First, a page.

At about noon on Sunday, 30 police officers and a bus attempted to make their way down G Street toward 21st Street, where a large group of protesters were sitting and standing. Protesters faced off against the police. Some protesters shouted instructions to keep things calm, but they were countered by others who heckled police. Then, a person-sized plastic orange construction barrel was thrown over the crowd, apparently landing on an officer. A pedestrian videotape of what happened next showed several officers rushing into the crowd, knocking over some protesters and striking some with their riot sticks After some order was restored, the protesters began to mass, forcing the police back down G Street toward 22nd. Someone in the crowd set off a flare that released a green cloud of smoke. Officers retreated to 22nd, then got into a bus and some cars and drove off. Protesters then pushed two large metal dumpsters into the street and lifted the back end of a car, swinging it into the blockade.

Around 11 a.m. on Sunday police shot tear gas into a crowd of protesters at 14th and I streets NW

On Monday, April 17, 2000, developments proceeded apace. By 3 p.m., the crowd of protesters at the World Bank decided to move, walking east down Eye Street toward McPherson Square. The demonstrators canceled their permitted rally at the Ellipse. They held one press conference to listen to speakers, including actress Susan Sarandon and her husband, actor-director Tim Robbins, who were scheduled to attend the cancelled rally. A late press conference to sum up the days of protest was scheduled for the evening, but protest leaders had already begun saying that this was never intended to be the same kind of protest as occurred in Seattle.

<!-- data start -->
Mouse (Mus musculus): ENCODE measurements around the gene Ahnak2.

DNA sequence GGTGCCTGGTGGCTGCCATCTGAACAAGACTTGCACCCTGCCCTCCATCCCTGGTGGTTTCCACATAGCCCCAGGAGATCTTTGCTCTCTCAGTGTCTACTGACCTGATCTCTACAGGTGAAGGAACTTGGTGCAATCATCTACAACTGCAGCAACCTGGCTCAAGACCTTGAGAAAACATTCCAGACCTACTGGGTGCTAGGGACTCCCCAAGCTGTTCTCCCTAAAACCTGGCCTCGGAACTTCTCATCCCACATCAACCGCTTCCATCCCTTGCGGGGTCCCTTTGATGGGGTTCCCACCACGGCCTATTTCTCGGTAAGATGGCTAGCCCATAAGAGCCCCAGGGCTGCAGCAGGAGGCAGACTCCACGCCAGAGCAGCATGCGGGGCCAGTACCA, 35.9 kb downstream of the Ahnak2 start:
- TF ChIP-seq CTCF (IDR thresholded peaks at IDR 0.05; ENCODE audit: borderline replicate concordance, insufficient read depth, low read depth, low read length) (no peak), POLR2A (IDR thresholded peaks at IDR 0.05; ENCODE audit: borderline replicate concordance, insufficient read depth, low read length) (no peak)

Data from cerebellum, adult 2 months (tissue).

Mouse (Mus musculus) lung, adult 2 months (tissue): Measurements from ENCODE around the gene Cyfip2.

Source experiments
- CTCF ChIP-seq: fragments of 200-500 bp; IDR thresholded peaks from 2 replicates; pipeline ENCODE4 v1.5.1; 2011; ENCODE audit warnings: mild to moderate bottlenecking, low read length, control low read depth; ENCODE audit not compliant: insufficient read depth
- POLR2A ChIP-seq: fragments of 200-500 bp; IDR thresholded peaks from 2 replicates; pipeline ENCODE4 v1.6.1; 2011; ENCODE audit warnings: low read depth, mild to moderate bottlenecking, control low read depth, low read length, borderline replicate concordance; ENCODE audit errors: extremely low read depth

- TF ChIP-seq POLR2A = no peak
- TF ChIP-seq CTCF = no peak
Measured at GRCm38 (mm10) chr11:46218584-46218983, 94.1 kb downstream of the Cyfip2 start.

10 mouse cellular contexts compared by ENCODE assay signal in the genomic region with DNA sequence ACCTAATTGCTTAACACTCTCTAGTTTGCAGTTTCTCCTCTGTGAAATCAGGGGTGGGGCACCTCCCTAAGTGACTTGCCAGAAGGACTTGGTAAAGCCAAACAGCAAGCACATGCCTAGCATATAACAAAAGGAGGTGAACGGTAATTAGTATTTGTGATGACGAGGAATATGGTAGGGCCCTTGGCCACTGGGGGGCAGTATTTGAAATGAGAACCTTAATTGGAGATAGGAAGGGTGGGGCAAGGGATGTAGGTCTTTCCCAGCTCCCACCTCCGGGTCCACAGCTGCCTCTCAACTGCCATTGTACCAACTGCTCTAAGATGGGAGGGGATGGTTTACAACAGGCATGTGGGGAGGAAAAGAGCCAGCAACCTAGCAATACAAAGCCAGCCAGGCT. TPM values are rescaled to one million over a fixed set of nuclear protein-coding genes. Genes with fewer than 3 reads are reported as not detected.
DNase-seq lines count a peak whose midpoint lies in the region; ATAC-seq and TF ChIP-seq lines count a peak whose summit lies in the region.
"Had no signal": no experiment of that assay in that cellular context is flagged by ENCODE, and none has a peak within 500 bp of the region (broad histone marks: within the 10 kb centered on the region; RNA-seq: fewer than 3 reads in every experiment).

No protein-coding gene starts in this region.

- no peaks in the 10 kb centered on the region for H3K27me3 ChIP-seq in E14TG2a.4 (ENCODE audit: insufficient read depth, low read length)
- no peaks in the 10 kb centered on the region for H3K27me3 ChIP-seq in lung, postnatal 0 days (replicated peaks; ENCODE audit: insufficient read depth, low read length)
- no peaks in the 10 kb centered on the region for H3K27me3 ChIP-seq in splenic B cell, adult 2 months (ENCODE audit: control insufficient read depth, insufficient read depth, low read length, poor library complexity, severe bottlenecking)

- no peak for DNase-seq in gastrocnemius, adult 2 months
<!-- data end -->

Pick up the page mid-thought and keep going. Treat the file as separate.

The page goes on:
A deal was struck to break up the stalemate at 20th Street and Pennsylvania Avenue NW. Protesters were allowed to go through the barricades there in groups of 10, then arrested in groups of 10. This arrangement was negotiated between police and demonstrators.

Also on Monday, at 18th and I Streets NW one of the police escort cars for the bus carrying delegates was surrounded by black-clad protesters. According to Police Chief Charles Ramsey, police moved in and one of the officers mistakenly released a tear gas canister instead of a smoke grenade. Ramsey arrived at the scene to find about 50 officers in riot gear. The scene was calm, and one city resident, Anthony Evans, approached the chief. "I would like to see this much force out in Ward 5," he said. "The people in this city never get this much force or attention." The chief smiled and ordered his men to disband.


Police, Paranoia, and Structural Adjustments